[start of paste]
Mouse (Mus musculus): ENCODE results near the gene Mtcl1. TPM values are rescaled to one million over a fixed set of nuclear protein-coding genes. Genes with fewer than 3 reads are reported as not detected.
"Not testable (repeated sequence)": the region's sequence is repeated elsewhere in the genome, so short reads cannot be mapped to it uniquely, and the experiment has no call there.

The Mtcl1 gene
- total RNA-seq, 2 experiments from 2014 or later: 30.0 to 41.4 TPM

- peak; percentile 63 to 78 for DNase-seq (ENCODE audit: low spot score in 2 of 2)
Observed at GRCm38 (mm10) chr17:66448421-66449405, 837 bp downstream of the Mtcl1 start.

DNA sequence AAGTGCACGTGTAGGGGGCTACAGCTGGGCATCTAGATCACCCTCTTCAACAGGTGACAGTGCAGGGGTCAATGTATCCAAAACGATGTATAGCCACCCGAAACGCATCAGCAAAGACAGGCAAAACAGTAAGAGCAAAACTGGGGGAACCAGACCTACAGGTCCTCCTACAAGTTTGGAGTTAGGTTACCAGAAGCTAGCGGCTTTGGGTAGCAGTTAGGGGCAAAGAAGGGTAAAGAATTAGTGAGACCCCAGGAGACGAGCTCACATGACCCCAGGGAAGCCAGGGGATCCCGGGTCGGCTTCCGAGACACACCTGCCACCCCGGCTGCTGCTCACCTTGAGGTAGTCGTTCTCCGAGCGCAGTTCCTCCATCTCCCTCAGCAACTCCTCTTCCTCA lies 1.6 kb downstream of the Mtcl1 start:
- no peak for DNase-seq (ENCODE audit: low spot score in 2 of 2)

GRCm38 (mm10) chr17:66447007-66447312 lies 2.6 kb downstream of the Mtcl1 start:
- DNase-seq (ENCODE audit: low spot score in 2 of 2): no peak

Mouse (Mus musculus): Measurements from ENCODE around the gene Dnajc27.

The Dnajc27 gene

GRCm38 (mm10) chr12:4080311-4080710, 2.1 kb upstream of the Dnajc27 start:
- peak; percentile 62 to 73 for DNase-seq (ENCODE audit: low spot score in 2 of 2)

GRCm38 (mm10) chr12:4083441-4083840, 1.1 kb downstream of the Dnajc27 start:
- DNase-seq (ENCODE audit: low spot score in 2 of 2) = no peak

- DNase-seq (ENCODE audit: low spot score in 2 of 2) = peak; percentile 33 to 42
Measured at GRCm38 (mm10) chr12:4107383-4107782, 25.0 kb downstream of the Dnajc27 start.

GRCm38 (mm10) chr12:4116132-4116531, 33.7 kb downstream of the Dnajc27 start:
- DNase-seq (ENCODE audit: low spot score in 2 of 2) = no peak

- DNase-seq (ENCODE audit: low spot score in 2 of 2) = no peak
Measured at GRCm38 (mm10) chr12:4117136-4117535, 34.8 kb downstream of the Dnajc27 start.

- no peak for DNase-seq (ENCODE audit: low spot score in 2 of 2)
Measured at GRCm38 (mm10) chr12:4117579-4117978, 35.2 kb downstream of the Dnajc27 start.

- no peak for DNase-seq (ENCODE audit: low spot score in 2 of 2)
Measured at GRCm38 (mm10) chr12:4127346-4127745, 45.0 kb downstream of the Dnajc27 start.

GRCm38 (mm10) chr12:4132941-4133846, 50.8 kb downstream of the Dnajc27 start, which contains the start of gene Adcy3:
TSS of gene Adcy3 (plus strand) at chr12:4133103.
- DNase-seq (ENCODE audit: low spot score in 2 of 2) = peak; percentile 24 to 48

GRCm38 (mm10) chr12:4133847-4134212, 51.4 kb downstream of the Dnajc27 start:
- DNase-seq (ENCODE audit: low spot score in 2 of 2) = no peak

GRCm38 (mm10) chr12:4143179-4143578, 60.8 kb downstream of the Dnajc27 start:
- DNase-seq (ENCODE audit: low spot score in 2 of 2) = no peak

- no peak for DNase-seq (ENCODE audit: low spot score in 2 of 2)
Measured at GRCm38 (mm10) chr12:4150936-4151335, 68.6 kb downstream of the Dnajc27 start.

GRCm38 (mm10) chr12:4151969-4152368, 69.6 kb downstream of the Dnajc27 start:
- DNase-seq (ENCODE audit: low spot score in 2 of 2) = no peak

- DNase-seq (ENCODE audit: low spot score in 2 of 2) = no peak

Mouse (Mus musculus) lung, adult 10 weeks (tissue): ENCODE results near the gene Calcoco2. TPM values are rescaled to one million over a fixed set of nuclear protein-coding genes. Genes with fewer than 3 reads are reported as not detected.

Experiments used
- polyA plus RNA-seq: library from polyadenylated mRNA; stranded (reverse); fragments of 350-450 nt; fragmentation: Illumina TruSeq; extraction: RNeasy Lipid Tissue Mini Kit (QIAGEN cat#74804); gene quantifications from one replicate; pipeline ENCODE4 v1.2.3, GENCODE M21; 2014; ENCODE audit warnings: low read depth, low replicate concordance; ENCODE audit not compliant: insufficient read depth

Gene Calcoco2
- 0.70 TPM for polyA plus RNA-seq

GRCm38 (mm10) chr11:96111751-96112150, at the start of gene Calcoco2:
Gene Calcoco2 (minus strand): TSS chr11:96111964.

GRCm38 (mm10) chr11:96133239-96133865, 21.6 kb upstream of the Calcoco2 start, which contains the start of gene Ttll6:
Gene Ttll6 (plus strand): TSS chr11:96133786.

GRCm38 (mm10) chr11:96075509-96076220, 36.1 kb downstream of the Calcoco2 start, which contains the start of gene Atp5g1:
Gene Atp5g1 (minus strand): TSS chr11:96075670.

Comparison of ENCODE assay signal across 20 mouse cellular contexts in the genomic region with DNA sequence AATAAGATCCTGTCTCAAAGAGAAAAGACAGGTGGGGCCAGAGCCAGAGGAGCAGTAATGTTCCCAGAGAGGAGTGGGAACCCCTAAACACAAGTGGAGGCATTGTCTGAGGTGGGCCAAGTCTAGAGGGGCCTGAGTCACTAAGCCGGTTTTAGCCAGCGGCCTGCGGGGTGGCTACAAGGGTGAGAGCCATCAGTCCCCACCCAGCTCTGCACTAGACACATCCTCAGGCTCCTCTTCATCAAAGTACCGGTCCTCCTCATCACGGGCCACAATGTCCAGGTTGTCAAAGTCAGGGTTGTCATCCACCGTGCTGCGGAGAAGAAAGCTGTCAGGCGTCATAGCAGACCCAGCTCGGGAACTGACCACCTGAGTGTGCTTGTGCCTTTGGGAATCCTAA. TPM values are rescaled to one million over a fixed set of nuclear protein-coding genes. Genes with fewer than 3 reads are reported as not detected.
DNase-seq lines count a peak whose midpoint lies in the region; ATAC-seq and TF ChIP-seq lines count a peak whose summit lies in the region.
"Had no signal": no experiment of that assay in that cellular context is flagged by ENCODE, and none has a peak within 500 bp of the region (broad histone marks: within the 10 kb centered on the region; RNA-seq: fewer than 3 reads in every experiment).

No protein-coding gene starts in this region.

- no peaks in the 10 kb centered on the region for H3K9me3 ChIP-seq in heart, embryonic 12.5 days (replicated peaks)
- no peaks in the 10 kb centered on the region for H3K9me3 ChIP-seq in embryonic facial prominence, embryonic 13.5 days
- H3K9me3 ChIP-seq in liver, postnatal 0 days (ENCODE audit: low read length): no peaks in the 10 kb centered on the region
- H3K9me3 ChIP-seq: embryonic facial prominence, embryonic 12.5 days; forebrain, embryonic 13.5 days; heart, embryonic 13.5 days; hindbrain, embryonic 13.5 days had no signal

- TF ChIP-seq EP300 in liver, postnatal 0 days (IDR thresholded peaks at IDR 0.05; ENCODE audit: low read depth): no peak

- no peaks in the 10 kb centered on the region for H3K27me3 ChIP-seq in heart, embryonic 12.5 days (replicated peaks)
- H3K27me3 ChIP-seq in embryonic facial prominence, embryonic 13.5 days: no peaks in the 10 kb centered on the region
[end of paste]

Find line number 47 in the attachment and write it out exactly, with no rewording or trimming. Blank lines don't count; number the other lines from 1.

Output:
Gene Ttll6 (plus strand): TSS chr11:96133786.